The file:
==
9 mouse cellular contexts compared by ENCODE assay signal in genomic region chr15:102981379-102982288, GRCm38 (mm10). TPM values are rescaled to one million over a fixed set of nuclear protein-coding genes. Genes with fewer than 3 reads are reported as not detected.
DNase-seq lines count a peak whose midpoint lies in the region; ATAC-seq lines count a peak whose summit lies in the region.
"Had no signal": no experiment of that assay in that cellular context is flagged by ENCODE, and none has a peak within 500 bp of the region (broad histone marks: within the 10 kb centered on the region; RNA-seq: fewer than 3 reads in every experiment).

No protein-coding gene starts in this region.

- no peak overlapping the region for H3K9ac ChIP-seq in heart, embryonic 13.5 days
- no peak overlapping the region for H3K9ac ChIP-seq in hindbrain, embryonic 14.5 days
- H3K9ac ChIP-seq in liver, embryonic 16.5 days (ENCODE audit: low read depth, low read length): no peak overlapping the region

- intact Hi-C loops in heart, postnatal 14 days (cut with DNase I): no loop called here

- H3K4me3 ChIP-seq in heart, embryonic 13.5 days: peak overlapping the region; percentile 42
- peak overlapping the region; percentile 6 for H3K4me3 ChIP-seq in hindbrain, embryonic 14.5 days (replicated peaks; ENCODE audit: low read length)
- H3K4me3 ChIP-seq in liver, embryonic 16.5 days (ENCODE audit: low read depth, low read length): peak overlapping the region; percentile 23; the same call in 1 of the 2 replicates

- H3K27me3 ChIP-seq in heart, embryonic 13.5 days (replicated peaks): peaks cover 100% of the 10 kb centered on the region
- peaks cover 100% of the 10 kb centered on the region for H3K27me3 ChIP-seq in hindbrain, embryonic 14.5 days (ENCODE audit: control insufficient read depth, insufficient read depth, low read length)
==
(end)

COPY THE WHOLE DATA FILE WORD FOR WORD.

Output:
9 mouse cellular contexts compared by ENCODE assay signal in genomic region chr15:102981379-102982288, GRCm38 (mm10). TPM values are rescaled to one million over a fixed set of nuclear protein-coding genes. Genes with fewer than 3 reads are reported as not detected.
DNase-seq lines count a peak whose midpoint lies in the region; ATAC-seq lines count a peak whose summit lies in the region.
"Had no signal": no experiment of that assay in that cellular context is flagged by ENCODE, and none has a peak within 500 bp of the region (broad histone marks: within the 10 kb centered on the region; RNA-seq: fewer than 3 reads in every experiment).

No protein-coding gene starts in this region.

- no peak overlapping the region for H3K9ac ChIP-seq in heart, embryonic 13.5 days
- no peak overlapping the region for H3K9ac ChIP-seq in hindbrain, embryonic 14.5 days
- H3K9ac ChIP-seq in liver, embryonic 16.5 days (ENCODE audit: low read depth, low read length): no peak overlapping the region

- intact Hi-C loops in heart, postnatal 14 days (cut with DNase I): no loop called here

- H3K4me3 ChIP-seq in heart, embryonic 13.5 days: peak overlapping the region; percentile 42
- peak overlapping the region; percentile 6 for H3K4me3 ChIP-seq in hindbrain, embryonic 14.5 days (replicated peaks; ENCODE audit: low read length)
- H3K4me3 ChIP-seq in liver, embryonic 16.5 days (ENCODE audit: low read depth, low read length): peak overlapping the region; percentile 23; the same call in 1 of the 2 replicates

- H3K27me3 ChIP-seq in heart, embryonic 13.5 days (replicated peaks): peaks cover 100% of the 10 kb centered on the region
- peaks cover 100% of the 10 kb centered on the region for H3K27me3 ChIP-seq in hindbrain, embryonic 14.5 days (ENCODE audit: control insufficient read depth, insufficient read depth, low read length)